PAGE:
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What Is Natural Convection?

Ocean currents were created by natural convection.
The cooling of a drink with ice cubes is considered natural convection.
Newton's Law of Cooling comes into play in natural convection.
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  • Written By: S. Zaimov
  • Edited By: Michelle Arevalo
  • Last Modified Date: 10 October 2014
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Natural convection is a type of heat transfer wherein non-human forces influence the cooling and heating of fluids, such as gasses and liquids. Heat transfer creates a cycle called a convection current where a warm fluid is replaced by a cooler one. All fluids and matter are made out of tiny building blocks called atoms, which group together in molecules. The movement of these molecules is what causes fluids to rise or fall.

Natural convection helps to explain many of the Earth’s natural systems, such as ocean currents and the atmospheric layers. It is in contrast to forced convection, which works on the same principle but features a heat source created by man-made devices, such as air or water fans that accelerate the heat transfer cycle. Both forced and natural convection can be used for specific purposes, such as heating homes or a municipal water supply.

When acted on by a heat source, such as the sun or underground heat, fluids often rise up. For example, when the sun warms up the surface of the Earth, the air at the ground is almost always warmer than air higher up in the sky. Heat expands the spaces between molecules, making the air lighter and raising it above the surface. As the air ascends farther away from the hot ground, the molecules cool down and compress. This cooler and heavier air is then pulled down by gravity, where it heats up again and starts the cycle anew.

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Ocean currents are also created because of natural convection, combined with changes in wind and the density of salt water. Cold winds passing over the water surface cause the molecules to compress and sink down towards the ocean floor. As the water moves closer to the equator, it warms up and rises again. This creates massive ocean currents which flow along continental coasts and affect the weather on the surrounding land regions.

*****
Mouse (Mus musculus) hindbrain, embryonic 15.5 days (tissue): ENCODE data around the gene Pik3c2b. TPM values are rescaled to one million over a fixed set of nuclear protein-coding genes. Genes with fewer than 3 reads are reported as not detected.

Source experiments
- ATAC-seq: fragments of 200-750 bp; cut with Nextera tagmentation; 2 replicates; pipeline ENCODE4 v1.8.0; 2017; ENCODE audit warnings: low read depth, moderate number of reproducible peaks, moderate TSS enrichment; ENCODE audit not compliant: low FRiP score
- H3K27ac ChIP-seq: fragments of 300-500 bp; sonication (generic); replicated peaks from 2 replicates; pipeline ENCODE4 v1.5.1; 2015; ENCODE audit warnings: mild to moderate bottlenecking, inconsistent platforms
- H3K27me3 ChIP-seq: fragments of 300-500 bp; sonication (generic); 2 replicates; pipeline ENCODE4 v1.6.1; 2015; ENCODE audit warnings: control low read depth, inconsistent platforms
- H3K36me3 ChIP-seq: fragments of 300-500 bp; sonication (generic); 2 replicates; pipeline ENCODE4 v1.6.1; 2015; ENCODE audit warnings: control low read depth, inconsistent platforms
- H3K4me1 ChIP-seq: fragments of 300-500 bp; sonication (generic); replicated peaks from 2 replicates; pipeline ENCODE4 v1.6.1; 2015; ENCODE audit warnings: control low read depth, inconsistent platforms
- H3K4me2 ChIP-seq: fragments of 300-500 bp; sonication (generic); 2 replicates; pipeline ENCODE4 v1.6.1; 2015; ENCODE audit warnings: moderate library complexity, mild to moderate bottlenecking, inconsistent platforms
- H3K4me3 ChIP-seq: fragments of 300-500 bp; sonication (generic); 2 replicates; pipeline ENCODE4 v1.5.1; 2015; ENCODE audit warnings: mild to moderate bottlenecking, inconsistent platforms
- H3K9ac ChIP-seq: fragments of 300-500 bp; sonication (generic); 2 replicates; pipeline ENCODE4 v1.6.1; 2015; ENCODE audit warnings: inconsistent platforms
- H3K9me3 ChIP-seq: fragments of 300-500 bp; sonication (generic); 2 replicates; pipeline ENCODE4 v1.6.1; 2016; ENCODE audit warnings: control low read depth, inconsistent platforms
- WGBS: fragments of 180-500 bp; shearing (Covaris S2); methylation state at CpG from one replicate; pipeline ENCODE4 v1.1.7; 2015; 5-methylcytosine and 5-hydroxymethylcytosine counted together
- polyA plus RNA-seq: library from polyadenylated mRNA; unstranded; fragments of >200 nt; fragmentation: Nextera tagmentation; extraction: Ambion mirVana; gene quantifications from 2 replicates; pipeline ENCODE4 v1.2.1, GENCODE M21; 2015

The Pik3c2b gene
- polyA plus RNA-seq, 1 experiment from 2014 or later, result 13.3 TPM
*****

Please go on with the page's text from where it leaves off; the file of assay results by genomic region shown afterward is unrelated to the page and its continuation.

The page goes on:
Typically, an important component in natural convection is Newton’s Law of Cooling. This scientific law states that the rate at which a substance loses heat is directly related to the temperature of the object acting upon it. In other words, the colder the object is, the more heat the fluid will lose. One example of this law in action is the effect of adding ice cubes to a drink — one cube will only take away a small portion of heat, but a handful will chill the drink much faster.

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PelesTears
Post 3

@babalaas- I read about those towers. I saw an article about one in Spain that outperformed expectations and has lasted well beyond the expected lifespan of the project. I have also read about a proposed project in Australia that will generate about as much power as a gas fired plant. The article I read stated that the tower would be about 2000 feet tall, and the greenhouse would be about three miles in diameter.

The major drawback was the amount of land space necessary to create the project. Each large project literally requires a few square miles of land, which can make them cost prohibitive in the industrialized world. The height of the tower would also make them an eyesore, possibly riling up the NIMBY crowd.

The benefits however are numerous. The projects have very low operating costs, they work in all climates, they use proven technology, and they could provide large amounts of renewable energy to areas of the world where there are large tracts of marginal land. The towers can also be used to remediate poor quality land by trapping moisture. The greenhouse can then be used to grow cash crops as well as produce power.

Babalaas
Post 2

@highlighter- Wind power is the indirect result of conduction and convection of the earth's atmosphere. Besides this, power can be generated by the thermal solar updraft technology. This is a hybrid of wind and solar power created by manipulating the laws of convection.

Thermal updraft technology is fairly simple. It works by creating a large greenhouse with a large chimney in the center. The greenhouse is essentially a raised clear platform (plastic or glass), that allows solar radiation to heat the air underneath it. The air between the ground and greenhouse heats up and naturally wants to rise. This hot air moves to the Chimney where it concentrates, increasing the pressure and causing a fast updraft.

At the base of or inside the chimney are one or more wind turbines. The pressurized hot air causes the turbines to spin, thus generating electricity. The only energy input (besides solar) is in the building of the chimney tower and greenhouse.

highlighter
Post 1

Someone told me that you could generate electricity from natural air convection. Is this true? If this is true, can someone explain to me how it works? Are there any places that actually generate power from natural convection? I find it interesting.

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